SIU LIM TAU
BY CURT JAMES
The essentials of Wing Chun Kuen are preserved through its first training set known as Siu Lim Tau. Siu Lim Tau is best translated as "Small Idea." It signifies a humble beginning and is designed to guide one in the right direction from the outset of training. The introduction of the combat orientated exercise Sticky Hands (Chi Sau) and remaining hand sets--Searching for the Bridge (Chum Kiu) and Shooting Fingers (Biu Jee)--direct the Wing Chun student to advanced levels of proficiency. The mastery of Wooden Dummy techniques and Wing Chun Weapons represents completion.
Wing Chun's three hand sets describe a textbook for the complete system of Wing Chun Kuen. Some modern instructors may regard forms practice with suspicion, but these routines are beneficial in a many ways. A set or routine represents a time capsule for future generations. Since ancient times, special schools have maintained systems of movement to preserve and transmit important knowledge. Moving meditation and sacred postures or gymnastics are common to many disciplines of the Far East. Such exercises promote a complete and harmonious development in man. Martial arts also function in this capacity, especially those connected with Chinese religious and philosophical traditions.
As a beginning set, Siu Lim Tau demonstrates the initial training phase for a pupil by providing a vital infrastructure for Wing Chun boxing. Siu Lim Tau motions are designed primarily as fundamentals of techniques. However many of its movements are immediately useful and practical. It is understood all the Wing Chun "seed" concepts are discovered in the confines of this subtle routine. Through the mastery of Siu Lim Tau the remainder of Wing Chun skills will follow quickly and naturally. Without a solid, efficient base all subsequent forms and techniques will, by association, be established on hollow ground.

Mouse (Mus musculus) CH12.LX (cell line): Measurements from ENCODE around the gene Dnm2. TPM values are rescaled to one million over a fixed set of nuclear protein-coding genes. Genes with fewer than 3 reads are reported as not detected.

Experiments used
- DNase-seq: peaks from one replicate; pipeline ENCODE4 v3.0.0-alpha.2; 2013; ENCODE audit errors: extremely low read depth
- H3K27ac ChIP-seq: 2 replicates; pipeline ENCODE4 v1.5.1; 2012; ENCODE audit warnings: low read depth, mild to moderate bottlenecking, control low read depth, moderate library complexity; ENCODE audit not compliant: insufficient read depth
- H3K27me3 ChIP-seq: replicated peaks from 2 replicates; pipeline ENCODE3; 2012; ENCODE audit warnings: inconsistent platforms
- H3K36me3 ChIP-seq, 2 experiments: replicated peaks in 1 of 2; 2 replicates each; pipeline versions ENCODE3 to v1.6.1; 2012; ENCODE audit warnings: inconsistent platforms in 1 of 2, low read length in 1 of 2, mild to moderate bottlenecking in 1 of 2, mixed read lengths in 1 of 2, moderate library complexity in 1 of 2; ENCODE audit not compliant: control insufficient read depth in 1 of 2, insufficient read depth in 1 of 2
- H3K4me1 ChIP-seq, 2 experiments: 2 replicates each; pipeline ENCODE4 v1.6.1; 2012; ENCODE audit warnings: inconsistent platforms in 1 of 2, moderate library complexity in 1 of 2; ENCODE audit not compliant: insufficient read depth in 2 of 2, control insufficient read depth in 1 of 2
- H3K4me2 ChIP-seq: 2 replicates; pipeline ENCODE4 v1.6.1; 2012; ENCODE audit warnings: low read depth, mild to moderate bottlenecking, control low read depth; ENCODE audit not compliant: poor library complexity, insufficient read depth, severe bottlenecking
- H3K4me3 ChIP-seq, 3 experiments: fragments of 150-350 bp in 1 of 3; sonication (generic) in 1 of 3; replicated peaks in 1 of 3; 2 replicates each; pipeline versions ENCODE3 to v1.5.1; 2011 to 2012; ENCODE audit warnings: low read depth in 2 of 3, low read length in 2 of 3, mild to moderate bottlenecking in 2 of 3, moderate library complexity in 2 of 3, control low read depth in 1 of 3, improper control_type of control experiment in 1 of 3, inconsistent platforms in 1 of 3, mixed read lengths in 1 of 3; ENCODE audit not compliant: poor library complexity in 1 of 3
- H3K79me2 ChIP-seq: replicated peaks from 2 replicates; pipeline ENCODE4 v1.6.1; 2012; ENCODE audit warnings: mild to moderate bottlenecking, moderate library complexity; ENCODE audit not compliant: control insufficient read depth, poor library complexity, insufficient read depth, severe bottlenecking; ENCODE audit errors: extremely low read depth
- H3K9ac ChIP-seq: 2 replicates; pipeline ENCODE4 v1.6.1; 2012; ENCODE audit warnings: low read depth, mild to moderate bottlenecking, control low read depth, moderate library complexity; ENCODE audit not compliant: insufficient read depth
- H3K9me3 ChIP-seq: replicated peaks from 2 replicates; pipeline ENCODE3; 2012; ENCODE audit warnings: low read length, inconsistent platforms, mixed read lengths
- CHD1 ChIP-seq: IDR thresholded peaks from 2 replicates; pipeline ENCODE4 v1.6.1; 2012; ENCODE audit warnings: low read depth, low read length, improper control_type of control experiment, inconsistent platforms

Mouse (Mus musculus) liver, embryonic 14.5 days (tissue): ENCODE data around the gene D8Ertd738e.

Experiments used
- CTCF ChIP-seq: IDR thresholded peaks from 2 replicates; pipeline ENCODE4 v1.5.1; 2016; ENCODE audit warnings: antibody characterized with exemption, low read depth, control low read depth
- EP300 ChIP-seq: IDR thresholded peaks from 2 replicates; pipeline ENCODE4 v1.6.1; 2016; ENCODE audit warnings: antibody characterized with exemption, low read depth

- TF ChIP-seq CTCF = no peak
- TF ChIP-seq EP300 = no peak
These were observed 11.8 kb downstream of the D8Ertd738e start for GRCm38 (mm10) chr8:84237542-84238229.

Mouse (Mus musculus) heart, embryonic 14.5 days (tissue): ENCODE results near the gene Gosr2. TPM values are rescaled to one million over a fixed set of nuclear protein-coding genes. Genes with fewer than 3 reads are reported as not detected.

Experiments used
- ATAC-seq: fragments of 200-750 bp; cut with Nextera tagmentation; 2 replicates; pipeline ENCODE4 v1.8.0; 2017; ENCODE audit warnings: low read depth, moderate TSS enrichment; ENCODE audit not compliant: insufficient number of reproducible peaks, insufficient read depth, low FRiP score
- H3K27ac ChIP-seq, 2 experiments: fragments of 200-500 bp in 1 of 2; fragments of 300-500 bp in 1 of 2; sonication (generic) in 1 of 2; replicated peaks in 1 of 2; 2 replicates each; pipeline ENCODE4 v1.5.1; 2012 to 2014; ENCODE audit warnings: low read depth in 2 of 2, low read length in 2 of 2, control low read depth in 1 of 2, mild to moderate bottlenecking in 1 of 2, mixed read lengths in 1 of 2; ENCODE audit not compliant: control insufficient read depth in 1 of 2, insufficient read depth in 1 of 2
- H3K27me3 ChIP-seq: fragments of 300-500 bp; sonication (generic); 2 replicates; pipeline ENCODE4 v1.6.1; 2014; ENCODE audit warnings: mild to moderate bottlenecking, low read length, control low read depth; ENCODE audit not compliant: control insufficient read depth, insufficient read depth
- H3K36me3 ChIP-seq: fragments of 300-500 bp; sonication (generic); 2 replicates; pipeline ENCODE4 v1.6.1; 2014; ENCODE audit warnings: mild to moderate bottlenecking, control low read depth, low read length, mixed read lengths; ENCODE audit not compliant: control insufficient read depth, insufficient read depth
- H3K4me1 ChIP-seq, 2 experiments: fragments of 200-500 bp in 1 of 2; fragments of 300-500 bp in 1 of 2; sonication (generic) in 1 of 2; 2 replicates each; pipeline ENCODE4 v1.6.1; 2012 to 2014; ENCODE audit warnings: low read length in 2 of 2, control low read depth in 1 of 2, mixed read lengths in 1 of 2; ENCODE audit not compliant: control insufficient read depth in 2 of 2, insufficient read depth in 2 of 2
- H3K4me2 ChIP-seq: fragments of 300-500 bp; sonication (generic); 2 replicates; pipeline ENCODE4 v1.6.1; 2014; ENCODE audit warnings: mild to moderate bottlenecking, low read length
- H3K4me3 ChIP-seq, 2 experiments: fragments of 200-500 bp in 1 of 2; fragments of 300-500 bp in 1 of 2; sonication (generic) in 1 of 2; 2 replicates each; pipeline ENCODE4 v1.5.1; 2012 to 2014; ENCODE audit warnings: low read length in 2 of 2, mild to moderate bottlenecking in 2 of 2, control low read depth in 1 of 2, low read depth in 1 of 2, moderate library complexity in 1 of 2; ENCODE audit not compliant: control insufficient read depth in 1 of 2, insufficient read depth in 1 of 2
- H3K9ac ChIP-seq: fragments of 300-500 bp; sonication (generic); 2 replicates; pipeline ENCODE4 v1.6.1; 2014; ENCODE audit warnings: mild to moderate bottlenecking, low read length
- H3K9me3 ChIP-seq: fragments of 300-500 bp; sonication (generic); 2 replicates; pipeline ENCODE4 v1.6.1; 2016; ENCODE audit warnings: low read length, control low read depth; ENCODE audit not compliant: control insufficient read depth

Like many concepts in Wing Chun Kuen, the meaning of Siu Lim Tau can be examined on various levels. A translation reveals that Siu means Small, Little or Humble. Lim (Nim) means to think or remember, also to read or recite aloud. This term is associated with many Buddhist phrases such as Prayer Beads (Lim Chu), Repeating Prayers (Lim Ching) and Reciting Amida (Lim Fut). Tau means Head, Top or Summit. When combined together, Lim Tau signifies a thought or idea--this indicates Mind. Siu Lim Tau therefore describes a simple intention, a humble thought, a small beginning or even a concise religious ideal.
It has been noted Siu Lim Tau set was once designated Siu Lien Tau or Little Training Set. There is evidence to support this opinion. Some say Yip Man's genius should be credited for renaming this training set Small Idea. If true, this would display Yip Man's grasp of the essence and deeper significance behind the martial arts. However, this is difficult to ascertain since other Wing Chun lineages, such as Pao Fa Lien Wing Chun, also identify their first training set as Little Idea. As a religious ideal, Siu Lim Tau is also anticipated in the phrase Saam Bai Fut (Three Bows to Buddha)--the name of the Shaolin training set from which Siu Lim Tau reportedly descends. These notions and others, if true, may demonstrate that Siu Lim Tau's ideology was established early and was a reflection of the Shaolin Buddhist tradition.